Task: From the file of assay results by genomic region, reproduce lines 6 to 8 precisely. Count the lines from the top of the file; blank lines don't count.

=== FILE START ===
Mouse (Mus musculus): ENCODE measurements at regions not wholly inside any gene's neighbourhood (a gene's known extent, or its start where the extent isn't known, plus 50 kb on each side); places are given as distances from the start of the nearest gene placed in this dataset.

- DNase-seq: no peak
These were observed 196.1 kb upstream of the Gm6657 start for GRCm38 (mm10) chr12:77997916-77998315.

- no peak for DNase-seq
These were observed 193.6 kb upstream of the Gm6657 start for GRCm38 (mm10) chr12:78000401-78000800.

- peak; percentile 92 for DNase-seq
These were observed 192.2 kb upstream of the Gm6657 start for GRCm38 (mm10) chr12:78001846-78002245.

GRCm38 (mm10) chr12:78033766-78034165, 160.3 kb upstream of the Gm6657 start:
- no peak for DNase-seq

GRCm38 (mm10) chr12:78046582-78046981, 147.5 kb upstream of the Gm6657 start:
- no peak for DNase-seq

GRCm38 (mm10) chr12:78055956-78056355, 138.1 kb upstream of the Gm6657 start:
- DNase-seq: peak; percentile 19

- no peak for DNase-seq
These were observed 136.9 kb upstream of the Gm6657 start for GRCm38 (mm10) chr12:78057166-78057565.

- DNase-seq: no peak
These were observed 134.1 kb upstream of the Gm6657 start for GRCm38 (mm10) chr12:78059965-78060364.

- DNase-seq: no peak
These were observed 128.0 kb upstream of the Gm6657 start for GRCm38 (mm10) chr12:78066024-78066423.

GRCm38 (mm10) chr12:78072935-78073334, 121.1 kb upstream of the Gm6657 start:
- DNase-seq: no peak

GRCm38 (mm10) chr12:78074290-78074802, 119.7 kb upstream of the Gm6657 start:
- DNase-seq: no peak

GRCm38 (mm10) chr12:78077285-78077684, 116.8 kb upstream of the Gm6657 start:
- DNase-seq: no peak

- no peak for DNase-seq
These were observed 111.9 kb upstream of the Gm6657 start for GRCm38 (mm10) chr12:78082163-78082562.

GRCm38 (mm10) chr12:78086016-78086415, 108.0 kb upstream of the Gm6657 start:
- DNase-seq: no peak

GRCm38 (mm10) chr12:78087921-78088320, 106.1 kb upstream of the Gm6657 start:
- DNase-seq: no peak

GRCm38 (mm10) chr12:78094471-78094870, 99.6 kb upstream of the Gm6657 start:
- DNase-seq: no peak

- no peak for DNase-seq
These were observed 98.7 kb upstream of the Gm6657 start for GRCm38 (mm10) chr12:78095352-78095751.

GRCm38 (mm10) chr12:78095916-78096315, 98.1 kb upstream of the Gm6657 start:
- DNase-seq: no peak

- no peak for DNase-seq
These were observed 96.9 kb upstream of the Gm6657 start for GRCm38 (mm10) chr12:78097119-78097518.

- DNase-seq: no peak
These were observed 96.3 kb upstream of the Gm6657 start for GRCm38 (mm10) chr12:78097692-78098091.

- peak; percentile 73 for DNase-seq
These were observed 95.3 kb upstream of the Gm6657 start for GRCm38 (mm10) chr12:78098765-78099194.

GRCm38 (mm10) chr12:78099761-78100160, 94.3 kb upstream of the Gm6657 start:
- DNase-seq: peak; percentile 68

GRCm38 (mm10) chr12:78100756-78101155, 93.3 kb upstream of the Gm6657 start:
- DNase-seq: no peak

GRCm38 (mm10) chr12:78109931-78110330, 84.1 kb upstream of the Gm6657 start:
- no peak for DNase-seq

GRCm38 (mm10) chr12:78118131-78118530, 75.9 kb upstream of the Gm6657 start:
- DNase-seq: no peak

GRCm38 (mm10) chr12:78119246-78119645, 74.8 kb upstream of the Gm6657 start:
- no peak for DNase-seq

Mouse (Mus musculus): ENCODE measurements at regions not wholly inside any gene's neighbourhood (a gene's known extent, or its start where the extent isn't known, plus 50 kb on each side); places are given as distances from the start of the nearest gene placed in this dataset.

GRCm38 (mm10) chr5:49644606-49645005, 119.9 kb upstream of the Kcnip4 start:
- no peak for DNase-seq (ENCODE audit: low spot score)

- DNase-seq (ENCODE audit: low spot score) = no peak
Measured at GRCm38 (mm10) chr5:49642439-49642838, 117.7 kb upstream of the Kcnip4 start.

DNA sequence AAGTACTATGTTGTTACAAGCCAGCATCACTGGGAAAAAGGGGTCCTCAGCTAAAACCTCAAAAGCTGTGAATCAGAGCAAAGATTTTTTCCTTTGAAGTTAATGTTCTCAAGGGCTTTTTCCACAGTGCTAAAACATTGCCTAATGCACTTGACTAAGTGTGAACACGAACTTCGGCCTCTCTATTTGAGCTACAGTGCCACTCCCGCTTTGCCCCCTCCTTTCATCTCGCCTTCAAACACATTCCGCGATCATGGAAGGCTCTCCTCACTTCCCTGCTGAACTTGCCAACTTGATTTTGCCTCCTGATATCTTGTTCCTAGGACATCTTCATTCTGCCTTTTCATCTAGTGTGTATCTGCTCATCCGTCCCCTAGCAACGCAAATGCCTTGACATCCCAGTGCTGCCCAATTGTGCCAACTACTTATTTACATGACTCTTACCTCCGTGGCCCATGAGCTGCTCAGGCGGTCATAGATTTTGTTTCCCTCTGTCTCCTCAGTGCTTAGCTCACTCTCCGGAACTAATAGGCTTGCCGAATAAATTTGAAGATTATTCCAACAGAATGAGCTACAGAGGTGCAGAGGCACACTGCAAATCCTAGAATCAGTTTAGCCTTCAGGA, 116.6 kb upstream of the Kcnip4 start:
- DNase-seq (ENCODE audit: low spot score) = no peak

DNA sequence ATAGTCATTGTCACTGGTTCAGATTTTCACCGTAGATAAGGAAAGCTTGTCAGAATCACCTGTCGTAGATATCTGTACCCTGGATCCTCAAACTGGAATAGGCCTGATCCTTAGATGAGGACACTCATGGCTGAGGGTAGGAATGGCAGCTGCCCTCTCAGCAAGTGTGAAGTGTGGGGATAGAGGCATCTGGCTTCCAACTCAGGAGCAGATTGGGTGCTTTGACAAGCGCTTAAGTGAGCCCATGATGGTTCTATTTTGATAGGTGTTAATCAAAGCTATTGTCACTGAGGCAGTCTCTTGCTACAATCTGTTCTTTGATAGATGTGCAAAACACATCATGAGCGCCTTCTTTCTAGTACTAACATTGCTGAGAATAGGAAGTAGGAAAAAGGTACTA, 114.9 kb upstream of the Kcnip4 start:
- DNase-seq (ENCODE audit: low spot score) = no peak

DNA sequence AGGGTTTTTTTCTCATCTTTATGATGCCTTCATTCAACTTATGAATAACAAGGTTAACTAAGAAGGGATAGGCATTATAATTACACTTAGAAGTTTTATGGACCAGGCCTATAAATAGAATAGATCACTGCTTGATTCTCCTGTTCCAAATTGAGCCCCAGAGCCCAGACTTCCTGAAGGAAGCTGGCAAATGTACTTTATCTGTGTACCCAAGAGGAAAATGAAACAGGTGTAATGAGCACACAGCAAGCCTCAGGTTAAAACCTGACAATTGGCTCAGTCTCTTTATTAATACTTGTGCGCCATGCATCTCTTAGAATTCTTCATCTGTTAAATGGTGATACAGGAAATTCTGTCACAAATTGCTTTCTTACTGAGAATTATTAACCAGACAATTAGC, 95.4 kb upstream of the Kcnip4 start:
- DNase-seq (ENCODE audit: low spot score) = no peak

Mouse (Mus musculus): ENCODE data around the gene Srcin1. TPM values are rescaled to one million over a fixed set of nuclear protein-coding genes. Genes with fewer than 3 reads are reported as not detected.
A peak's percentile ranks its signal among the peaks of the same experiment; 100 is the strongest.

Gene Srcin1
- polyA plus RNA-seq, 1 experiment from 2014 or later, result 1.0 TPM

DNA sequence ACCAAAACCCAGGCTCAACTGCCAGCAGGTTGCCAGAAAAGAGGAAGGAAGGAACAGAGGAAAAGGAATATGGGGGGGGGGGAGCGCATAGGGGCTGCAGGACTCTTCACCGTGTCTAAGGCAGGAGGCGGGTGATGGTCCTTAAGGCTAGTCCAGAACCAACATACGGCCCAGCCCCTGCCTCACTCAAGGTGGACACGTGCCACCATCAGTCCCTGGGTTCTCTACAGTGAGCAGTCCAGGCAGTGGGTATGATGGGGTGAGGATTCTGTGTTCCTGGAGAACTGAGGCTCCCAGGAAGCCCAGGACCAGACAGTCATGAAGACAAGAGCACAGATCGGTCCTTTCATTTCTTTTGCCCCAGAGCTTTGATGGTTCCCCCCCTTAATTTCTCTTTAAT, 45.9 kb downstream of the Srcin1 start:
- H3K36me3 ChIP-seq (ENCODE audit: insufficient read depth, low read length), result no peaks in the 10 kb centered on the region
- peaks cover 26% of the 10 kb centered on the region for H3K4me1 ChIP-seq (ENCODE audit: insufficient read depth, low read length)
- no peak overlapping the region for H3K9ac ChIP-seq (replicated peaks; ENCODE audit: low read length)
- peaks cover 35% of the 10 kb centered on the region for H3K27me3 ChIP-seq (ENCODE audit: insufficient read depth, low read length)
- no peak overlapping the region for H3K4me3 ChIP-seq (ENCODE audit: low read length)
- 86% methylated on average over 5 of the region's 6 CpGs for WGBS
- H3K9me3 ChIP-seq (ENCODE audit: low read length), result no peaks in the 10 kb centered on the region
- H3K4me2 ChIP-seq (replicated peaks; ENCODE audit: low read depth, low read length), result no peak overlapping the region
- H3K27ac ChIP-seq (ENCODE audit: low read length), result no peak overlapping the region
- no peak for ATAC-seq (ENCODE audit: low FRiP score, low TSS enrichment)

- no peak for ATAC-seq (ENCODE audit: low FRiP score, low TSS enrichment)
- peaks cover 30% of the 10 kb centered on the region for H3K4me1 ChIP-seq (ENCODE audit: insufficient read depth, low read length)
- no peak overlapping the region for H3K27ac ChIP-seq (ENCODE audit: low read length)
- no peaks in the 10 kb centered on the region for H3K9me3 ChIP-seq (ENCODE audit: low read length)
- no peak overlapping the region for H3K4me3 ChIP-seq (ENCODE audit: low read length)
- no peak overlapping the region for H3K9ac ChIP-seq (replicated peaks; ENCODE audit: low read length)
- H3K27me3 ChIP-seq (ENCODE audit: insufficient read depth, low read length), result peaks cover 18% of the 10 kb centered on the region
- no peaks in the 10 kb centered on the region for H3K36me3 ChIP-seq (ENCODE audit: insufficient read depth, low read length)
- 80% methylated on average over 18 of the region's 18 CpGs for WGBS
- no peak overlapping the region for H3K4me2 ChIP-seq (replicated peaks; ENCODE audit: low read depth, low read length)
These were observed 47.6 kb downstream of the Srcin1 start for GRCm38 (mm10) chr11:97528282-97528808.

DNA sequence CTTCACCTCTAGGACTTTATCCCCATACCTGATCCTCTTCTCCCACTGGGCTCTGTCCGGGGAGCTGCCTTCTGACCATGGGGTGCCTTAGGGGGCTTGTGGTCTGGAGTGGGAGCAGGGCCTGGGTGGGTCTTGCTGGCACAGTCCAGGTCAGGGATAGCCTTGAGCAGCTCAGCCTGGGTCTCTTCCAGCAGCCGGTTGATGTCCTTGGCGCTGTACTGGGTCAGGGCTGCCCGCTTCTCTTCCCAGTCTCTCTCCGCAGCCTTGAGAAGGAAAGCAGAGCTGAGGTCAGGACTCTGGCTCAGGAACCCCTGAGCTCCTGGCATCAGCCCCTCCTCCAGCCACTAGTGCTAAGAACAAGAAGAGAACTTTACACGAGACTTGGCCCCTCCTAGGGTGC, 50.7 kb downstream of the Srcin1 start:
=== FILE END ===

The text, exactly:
- peak; percentile 92 for DNase-seq
These were observed 192.2 kb upstream of the Gm6657 start for GRCm38 (mm10) chr12:78001846-78002245.

GRCm38 (mm10) chr12:78033766-78034165, 160.3 kb upstream of the Gm6657 start: